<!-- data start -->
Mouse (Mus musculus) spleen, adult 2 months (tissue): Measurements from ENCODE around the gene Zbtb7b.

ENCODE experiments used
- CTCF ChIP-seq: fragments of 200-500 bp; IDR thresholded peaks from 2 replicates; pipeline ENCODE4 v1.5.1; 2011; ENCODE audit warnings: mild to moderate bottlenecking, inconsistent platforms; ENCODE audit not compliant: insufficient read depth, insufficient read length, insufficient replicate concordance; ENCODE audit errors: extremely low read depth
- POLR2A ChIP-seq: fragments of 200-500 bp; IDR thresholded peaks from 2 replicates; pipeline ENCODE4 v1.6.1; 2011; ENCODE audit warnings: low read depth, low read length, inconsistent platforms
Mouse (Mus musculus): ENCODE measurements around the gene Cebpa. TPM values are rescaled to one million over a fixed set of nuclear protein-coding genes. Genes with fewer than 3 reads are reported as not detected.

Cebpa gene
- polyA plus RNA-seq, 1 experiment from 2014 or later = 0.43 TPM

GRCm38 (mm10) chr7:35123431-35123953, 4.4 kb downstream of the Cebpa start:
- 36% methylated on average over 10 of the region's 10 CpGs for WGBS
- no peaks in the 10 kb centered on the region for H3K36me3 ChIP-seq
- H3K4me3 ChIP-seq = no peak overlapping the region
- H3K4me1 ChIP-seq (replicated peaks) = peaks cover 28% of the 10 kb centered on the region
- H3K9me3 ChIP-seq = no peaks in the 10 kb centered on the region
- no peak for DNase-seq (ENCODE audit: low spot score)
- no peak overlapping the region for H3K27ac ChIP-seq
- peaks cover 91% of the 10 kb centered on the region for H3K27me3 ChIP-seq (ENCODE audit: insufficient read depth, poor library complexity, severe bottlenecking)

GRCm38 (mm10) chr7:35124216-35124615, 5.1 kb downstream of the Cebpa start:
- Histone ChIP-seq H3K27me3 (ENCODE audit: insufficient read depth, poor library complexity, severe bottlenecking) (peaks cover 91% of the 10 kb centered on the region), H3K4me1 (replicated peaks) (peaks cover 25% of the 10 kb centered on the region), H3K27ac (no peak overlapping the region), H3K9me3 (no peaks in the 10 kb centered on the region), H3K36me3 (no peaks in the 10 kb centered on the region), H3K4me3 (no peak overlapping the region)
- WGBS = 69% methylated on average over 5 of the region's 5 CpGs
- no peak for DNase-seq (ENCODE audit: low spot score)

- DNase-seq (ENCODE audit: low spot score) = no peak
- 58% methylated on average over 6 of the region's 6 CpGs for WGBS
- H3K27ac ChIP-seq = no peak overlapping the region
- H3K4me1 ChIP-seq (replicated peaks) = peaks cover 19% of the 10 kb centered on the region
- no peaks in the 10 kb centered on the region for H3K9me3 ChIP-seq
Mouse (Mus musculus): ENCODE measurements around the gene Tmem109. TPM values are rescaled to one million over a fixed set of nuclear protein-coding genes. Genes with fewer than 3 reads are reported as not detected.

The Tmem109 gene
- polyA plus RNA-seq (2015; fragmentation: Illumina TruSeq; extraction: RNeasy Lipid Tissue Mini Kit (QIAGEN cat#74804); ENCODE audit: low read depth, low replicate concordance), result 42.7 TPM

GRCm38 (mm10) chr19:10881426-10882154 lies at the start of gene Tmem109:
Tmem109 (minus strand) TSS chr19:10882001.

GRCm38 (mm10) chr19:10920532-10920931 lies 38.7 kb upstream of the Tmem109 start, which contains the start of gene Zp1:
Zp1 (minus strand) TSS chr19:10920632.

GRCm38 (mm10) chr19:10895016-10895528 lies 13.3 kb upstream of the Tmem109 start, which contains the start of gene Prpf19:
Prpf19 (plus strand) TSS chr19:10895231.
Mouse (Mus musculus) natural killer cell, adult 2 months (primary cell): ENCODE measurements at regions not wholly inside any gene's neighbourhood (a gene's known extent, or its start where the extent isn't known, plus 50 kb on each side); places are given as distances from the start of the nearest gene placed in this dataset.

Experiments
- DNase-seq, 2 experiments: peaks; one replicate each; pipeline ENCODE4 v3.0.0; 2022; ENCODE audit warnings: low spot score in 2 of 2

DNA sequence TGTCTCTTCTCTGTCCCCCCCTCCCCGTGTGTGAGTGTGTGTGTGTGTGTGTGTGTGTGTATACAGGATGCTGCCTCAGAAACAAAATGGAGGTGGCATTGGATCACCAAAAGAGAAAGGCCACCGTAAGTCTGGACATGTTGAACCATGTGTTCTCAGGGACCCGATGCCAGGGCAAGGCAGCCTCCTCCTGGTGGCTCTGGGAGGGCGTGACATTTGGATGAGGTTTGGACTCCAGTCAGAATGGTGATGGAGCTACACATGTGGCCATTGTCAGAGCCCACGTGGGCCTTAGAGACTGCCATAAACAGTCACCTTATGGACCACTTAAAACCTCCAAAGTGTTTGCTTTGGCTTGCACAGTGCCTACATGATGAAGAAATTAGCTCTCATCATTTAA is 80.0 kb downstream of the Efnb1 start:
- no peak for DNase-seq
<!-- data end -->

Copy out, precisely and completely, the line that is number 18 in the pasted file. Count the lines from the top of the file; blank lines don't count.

- Histone ChIP-seq H3K27me3 (ENCODE audit: insufficient read depth, poor library complexity, severe bottlenecking) (peaks cover 91% of the 10 kb centered on the region), H3K4me1 (replicated peaks) (peaks cover 25% of the 10 kb centered on the region), H3K27ac (no peak overlapping the region), H3K9me3 (no peaks in the 10 kb centered on the region), H3K36me3 (no peaks in the 10 kb centered on the region), H3K4me3 (no peak overlapping the region)